INDEPENDENT 2024-03-03 04:39:37


Lone killer whale kills and eviscerates great white shark in 2 minutes

Scientists have published dramatic footage of the moment a lone killer whale hunted and ate a great white shark off the coast of South Africa, in the first documented incident of its kind.

Researchers said the “unprecedented” display of predatory prowess unfolded in a matter of just two minutes, from the moment the orca struck the shark on its pectoral fin to the extraction of the fish’s nutrient-rich liver.

The attack occurred off the coast of Mossel Bay in South Africa on 18 June 2023 and involved a killer whale who has previously been observed by scientists, nicknamed Starboard, attacking a juvenile great white shark.

“The astonishing predation, off the coast of Mossel Bay, South Africa, represents unprecedented behavior underscoring the exceptional proficiency of the killer whale,” said Dr Alison Towner from Rhodes University, who led an international research team on the discovery.

While it is not uncommon for orcas to hunt down large animals individually, and there are documented cases of killer whales predating great whites as a group, the Mossel Bay incident is the first time an orca has been recorded killing a great white shark on its own.

It offers insights into the predatory behavior of orcas, suggesting that their hunting strategy of plundering great whites for their livers could be driving sharks away from certain areas along the coast around Cape Town.

The video of Starboard single-handedly hunting down an 8.2ft juvenile great white shark was captured by a tourist boat passing closely at 2pm and the sequence of events was journaled and studied in the African Journal of Marine Science.

Almost an hour after arriving, Starboard appeared near the surface and at around 3pm the researchers and tourists witnessed the male orca grip the left pectoral fin of a shark and “thrust forward with the shark several times before eventually eviscerating it” within less than two minutes, it said.

A few moments later, it again emerged: this time with “a bloody piece of peach-coloured liver in its mouth”.

Starboard’s other male companion, Port, was around 329 feet away from the site of the attack and did not get involved.

“Killer whales, or orcas, usually team up when they hunt, although they can hunt solitarily,” Dr Towne said. “The unusual aspect was witnessing Starboard, the killer whale, hunting a white shark alone and in a remarkably rapid timeframe.”

The duo has been under scientists’ watch since they were seen in drone footage in 2022 working together to hunt down white sharks. Traveling vast distances along South Africa’s eastern coastline, reaching as far as Namibia, researchers believe they began targeting great whites as early as 2015. It wasn’t until 2022 that aerial footage documented the orcas killing a great white shark, according to Towner.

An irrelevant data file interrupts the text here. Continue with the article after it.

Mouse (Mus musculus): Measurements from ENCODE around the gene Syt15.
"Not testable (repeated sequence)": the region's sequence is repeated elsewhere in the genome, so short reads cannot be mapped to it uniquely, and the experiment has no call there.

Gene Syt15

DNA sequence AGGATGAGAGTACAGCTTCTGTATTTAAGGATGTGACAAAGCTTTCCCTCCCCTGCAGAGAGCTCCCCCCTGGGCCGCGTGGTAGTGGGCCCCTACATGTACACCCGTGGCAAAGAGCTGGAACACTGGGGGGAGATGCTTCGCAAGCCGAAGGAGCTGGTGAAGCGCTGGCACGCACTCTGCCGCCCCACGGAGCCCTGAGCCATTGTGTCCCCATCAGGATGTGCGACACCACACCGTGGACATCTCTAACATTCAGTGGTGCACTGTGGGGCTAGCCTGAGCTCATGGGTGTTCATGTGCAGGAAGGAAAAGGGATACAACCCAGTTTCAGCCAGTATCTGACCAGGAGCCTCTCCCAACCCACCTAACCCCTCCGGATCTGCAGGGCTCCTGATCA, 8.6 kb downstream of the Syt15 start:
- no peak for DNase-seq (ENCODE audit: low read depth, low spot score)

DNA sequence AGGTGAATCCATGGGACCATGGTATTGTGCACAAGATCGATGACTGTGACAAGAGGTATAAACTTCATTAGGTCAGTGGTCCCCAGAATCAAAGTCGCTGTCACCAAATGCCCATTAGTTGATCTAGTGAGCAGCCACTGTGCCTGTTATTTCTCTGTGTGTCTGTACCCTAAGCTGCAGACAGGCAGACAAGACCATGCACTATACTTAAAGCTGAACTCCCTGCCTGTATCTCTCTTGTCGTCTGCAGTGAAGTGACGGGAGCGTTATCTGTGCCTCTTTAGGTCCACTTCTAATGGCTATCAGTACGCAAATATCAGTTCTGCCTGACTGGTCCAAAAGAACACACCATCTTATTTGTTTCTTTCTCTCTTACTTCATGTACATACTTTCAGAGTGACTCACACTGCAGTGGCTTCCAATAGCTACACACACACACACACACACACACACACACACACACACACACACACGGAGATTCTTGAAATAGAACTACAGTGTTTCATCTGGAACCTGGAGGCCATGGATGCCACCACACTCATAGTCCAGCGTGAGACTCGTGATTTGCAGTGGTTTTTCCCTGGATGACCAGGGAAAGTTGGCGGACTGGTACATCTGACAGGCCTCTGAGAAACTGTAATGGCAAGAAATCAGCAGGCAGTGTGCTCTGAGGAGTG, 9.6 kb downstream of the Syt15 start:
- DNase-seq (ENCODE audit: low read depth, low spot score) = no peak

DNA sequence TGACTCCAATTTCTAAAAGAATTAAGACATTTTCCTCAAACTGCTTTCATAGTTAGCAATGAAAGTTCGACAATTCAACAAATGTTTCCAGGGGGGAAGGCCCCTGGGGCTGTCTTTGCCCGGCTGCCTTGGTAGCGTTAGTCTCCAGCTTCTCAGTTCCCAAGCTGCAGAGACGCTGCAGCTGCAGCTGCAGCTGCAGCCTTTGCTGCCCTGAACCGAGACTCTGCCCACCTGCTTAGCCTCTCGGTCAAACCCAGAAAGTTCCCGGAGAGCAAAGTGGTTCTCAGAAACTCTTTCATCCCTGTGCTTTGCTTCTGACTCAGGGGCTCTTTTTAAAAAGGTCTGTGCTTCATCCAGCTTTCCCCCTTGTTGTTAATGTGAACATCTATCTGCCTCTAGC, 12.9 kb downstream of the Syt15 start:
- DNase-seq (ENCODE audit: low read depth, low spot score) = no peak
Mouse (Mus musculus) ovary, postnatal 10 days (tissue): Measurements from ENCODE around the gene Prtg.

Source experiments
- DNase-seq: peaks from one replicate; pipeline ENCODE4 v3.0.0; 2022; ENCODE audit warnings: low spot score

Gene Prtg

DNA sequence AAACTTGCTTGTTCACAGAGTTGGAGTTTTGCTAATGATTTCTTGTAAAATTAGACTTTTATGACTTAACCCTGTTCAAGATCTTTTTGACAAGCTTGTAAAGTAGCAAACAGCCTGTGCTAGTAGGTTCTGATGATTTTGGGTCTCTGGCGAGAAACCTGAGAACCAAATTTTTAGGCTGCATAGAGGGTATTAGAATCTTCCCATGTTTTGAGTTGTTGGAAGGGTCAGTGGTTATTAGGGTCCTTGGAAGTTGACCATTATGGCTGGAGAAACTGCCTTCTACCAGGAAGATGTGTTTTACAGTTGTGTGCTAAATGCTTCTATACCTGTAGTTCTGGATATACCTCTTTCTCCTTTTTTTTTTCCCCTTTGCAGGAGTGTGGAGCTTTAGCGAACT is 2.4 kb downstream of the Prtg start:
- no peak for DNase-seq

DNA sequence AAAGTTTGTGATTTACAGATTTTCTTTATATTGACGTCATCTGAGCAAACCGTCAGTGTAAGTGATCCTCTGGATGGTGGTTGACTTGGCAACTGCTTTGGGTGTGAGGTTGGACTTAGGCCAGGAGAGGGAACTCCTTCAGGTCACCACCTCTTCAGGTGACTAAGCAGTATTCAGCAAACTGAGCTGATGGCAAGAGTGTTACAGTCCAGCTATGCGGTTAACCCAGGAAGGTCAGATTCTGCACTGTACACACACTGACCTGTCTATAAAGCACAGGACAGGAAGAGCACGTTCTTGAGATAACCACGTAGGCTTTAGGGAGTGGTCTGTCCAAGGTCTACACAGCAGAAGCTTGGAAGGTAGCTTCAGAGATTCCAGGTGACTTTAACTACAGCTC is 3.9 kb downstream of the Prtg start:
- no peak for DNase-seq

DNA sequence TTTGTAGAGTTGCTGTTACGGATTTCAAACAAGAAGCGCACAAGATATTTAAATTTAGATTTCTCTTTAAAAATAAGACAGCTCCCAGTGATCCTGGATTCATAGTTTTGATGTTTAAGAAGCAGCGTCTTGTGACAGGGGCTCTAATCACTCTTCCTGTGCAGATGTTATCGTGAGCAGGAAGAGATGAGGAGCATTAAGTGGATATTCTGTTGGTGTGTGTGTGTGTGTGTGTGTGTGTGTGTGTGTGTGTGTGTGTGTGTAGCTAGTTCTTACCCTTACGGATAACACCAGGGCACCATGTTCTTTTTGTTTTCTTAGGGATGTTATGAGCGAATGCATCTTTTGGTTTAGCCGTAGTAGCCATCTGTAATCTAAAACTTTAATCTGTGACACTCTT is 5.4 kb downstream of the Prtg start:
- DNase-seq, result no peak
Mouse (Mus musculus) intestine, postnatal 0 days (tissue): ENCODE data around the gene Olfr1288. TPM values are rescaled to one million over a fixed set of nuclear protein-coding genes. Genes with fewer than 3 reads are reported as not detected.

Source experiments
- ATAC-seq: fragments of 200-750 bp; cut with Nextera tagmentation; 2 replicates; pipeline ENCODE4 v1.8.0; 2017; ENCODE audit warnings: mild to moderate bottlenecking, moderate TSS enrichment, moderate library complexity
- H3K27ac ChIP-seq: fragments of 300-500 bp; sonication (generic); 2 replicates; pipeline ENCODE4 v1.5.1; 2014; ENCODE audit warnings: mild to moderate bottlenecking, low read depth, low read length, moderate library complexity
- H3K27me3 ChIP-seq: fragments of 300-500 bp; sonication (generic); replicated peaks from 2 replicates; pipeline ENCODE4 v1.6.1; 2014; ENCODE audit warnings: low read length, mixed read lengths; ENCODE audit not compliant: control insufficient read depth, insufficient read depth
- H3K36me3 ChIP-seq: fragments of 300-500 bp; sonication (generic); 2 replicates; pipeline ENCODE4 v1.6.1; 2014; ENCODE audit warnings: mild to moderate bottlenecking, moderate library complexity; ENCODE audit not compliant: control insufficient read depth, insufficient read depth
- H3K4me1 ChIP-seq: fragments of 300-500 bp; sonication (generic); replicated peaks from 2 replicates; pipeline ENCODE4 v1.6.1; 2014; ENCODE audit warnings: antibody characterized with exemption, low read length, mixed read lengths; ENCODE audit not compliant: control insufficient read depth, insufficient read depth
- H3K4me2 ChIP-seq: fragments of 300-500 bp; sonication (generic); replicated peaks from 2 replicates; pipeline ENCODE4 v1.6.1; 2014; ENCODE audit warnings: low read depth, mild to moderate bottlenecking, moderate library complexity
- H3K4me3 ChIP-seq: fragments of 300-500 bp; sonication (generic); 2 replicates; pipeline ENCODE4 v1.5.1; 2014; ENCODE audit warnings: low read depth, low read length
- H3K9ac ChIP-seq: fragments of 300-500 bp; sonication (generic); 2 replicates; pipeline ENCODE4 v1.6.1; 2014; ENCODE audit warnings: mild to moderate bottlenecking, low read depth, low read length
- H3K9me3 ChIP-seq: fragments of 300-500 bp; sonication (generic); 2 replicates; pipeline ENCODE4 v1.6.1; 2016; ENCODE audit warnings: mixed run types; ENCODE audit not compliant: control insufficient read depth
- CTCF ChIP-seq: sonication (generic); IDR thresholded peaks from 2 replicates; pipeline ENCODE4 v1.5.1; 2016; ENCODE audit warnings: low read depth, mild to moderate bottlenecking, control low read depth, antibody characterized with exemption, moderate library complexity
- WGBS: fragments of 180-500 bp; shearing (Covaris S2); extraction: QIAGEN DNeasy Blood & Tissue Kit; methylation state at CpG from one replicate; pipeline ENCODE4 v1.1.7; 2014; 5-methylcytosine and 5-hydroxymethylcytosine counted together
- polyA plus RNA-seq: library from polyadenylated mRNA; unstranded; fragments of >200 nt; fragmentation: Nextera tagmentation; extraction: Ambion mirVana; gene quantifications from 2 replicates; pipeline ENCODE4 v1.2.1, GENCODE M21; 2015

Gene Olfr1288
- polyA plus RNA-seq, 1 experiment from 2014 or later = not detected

“This sighting revealed evidence of solitary hunting by at least one killer whale, challenging conventional cooperative hunting behaviors known in the region,” said Dr Towner.

“These are groundbreaking insights into the predatory behavior of this species,” she said. “The presence of these shark-hunting killer whales possibly ties into broader ecosystem dynamics. Rapid developments in this phenomenon make it challenging for science to keep pace.”

One of the scientists who witnessed the attack, Dr Primo Micarelli, a co-author of the new study from the Shark Studies Centre and Siena University, said: “Seeing Starboard carry a white shark’s liver past our vessel is unforgettable.

“Despite my awe for these predators, I’m increasingly concerned about the coastal marine ecology balance,” Mr Micarelli said.

The livers of great whites are massive organs, comprising about a third of their body mass, and rich in lipids. The orcas discard the remainder of the carcass, exhibiting selective feeding behavior observed in other carnivores like harbor seals, brown bears, and wolves.

Bob Mortimer shares irreparable damage caused by ‘very unhealthy year’

Bob Mortimer has shared the extent of his medical issues after telling his fans he’s “not very healthy right now”.

The comedian, who had major heart surgery in 2015, first opened up about his ongoing medical issues in September 2022, revealing that he ended up in hospital after filming Mortimer & Whitehouse: Gone Fishing.

Mortimer’s health issues meant he had to be replaced for an episode of the lifestyle series. The TV star chose his friend Lee Mack to join Whitehouse – a decision that divided viewers who complained about the lack of chemistry between the pair.

At the time Mortimer revealed his health issues, he also said he had recently discovered that his rheumatoid arthritis had returned after 29 years.

However, it was an illness that Mortimer got in 2023 that led to him having what he described as “a very, very, very unhealthy year for me”.

In fact, the comedian went so far as to tell his co-star Paul Whitehouse in a new interview: “You know what? It was worse than my heart period.”

Last year, Mortimer got shingles, a skin infection that causes a painful rash and is caused by the varicella-zoster virus – the same virus that causes chickenpox.

He revealed in a new article featured in Metro on Friday (1 March) that he’s lost the usage of several muscles, which has left him with a “terrible feeling” that he might no longer be able to exercise by going for runs.

He said: “The muscles I’ve lost, I’ve lost… But other ones can compensate for it, you know what I mean?”

Mortimer said that, while he “can make the other muscles stronger”, he has “a terrible feeling I’m never going to be able to run again”, adding: “You know that I used to like to run, Paul.”

In 2015, the TV star had a triple heart bypass operation after he was diagnosed with coronary heart disease.

Gone Fishing was born when Whitehouse, who Mortimer had known for 30 years, invited his longtime friend fishing to get him out of the house after the surgery.

Paul vs Bourland LIVE: Latest fight updates and results tonight

Jake Paul scored a first-round TKO of Ryan Bourland on Saturday, stopping the professional boxer before Amanda Serrano’s title defence was cancelled at the last moment.